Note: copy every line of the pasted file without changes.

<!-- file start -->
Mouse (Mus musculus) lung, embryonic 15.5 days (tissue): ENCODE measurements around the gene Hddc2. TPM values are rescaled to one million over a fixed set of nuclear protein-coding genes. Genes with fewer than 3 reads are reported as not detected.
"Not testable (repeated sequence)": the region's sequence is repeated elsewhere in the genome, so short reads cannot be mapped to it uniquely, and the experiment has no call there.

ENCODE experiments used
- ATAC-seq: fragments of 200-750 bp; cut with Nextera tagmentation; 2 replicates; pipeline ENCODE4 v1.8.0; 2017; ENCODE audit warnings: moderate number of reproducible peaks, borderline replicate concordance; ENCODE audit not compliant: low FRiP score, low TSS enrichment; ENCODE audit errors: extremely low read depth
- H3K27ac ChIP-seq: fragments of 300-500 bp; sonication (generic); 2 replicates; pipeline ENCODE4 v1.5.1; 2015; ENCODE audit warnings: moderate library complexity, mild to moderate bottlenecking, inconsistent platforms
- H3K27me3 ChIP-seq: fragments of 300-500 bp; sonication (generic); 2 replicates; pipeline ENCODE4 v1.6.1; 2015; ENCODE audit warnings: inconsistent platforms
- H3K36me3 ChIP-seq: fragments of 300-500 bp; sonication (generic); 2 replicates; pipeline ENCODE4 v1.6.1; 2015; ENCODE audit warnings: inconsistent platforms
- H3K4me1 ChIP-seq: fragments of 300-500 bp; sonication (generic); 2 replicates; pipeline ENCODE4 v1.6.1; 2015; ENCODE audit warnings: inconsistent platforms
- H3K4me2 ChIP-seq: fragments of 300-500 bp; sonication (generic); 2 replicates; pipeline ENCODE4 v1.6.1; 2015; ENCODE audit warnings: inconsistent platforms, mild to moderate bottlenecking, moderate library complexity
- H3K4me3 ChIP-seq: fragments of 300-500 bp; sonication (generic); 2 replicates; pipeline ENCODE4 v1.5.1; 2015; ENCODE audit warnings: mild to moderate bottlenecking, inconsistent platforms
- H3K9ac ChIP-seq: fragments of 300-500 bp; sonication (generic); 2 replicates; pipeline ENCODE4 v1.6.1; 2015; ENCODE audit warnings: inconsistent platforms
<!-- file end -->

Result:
Mouse (Mus musculus) lung, embryonic 15.5 days (tissue): ENCODE measurements around the gene Hddc2. TPM values are rescaled to one million over a fixed set of nuclear protein-coding genes. Genes with fewer than 3 reads are reported as not detected.
"Not testable (repeated sequence)": the region's sequence is repeated elsewhere in the genome, so short reads cannot be mapped to it uniquely, and the experiment has no call there.

ENCODE experiments used
- ATAC-seq: fragments of 200-750 bp; cut with Nextera tagmentation; 2 replicates; pipeline ENCODE4 v1.8.0; 2017; ENCODE audit warnings: moderate number of reproducible peaks, borderline replicate concordance; ENCODE audit not compliant: low FRiP score, low TSS enrichment; ENCODE audit errors: extremely low read depth
- H3K27ac ChIP-seq: fragments of 300-500 bp; sonication (generic); 2 replicates; pipeline ENCODE4 v1.5.1; 2015; ENCODE audit warnings: moderate library complexity, mild to moderate bottlenecking, inconsistent platforms
- H3K27me3 ChIP-seq: fragments of 300-500 bp; sonication (generic); 2 replicates; pipeline ENCODE4 v1.6.1; 2015; ENCODE audit warnings: inconsistent platforms
- H3K36me3 ChIP-seq: fragments of 300-500 bp; sonication (generic); 2 replicates; pipeline ENCODE4 v1.6.1; 2015; ENCODE audit warnings: inconsistent platforms
- H3K4me1 ChIP-seq: fragments of 300-500 bp; sonication (generic); 2 replicates; pipeline ENCODE4 v1.6.1; 2015; ENCODE audit warnings: inconsistent platforms
- H3K4me2 ChIP-seq: fragments of 300-500 bp; sonication (generic); 2 replicates; pipeline ENCODE4 v1.6.1; 2015; ENCODE audit warnings: inconsistent platforms, mild to moderate bottlenecking, moderate library complexity
- H3K4me3 ChIP-seq: fragments of 300-500 bp; sonication (generic); 2 replicates; pipeline ENCODE4 v1.5.1; 2015; ENCODE audit warnings: mild to moderate bottlenecking, inconsistent platforms
- H3K9ac ChIP-seq: fragments of 300-500 bp; sonication (generic); 2 replicates; pipeline ENCODE4 v1.6.1; 2015; ENCODE audit warnings: inconsistent platforms